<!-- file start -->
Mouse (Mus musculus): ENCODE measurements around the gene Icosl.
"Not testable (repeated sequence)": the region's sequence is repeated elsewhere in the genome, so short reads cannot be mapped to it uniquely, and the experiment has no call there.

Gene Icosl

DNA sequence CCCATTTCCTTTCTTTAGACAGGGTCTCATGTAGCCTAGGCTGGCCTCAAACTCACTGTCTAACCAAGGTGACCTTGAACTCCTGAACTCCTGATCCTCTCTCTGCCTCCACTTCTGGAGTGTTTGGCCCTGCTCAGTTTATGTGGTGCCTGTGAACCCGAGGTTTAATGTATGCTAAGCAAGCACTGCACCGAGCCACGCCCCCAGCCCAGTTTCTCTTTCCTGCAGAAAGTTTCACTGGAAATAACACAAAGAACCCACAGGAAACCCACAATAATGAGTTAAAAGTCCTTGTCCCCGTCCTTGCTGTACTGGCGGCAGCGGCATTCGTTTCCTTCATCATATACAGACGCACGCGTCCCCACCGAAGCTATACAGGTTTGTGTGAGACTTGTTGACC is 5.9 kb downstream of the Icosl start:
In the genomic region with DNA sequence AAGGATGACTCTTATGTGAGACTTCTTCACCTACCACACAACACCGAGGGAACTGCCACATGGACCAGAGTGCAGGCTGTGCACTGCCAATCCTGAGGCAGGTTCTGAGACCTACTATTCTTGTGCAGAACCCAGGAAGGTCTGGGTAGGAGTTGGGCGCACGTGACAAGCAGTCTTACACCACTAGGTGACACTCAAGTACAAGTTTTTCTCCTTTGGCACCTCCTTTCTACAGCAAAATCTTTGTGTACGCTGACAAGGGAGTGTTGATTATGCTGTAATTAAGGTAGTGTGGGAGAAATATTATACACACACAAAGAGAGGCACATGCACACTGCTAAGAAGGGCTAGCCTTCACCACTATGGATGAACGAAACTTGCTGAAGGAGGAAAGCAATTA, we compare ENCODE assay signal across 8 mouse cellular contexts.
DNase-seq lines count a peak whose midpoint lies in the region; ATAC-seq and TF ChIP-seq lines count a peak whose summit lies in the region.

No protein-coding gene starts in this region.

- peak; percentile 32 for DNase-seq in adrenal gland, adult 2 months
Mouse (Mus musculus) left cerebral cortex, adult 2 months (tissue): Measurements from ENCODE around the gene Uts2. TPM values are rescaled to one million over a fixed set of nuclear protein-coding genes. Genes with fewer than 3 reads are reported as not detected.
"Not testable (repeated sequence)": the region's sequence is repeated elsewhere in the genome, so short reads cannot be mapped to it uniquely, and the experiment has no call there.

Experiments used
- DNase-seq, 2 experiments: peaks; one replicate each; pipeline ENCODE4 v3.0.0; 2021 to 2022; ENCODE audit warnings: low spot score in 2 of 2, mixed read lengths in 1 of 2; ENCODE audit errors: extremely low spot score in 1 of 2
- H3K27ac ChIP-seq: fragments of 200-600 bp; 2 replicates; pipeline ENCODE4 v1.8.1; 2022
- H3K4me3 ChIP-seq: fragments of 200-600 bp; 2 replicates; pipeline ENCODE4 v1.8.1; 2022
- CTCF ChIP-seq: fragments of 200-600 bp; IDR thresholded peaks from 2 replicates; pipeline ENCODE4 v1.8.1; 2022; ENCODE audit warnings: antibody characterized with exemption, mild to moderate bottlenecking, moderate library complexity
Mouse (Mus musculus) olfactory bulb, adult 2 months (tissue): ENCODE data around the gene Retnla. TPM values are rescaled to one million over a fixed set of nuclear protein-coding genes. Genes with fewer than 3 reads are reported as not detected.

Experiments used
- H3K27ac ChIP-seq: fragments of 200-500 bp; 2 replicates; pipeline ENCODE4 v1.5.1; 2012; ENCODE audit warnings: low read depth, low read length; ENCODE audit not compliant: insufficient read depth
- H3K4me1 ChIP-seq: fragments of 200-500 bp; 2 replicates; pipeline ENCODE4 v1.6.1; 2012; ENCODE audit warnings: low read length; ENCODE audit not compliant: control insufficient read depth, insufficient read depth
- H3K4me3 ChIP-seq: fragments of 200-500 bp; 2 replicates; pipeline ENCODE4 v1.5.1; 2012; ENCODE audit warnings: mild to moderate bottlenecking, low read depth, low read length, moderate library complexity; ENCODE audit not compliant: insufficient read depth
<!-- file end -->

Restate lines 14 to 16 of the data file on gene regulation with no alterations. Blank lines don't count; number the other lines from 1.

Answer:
- H3K4me3 ChIP-seq: fragments of 200-600 bp; 2 replicates; pipeline ENCODE4 v1.8.1; 2022
- CTCF ChIP-seq: fragments of 200-600 bp; IDR thresholded peaks from 2 replicates; pipeline ENCODE4 v1.8.1; 2022; ENCODE audit warnings: antibody characterized with exemption, mild to moderate bottlenecking, moderate library complexity
Mouse (Mus musculus) olfactory bulb, adult 2 months (tissue): ENCODE data around the gene Retnla. TPM values are rescaled to one million over a fixed set of nuclear protein-coding genes. Genes with fewer than 3 reads are reported as not detected.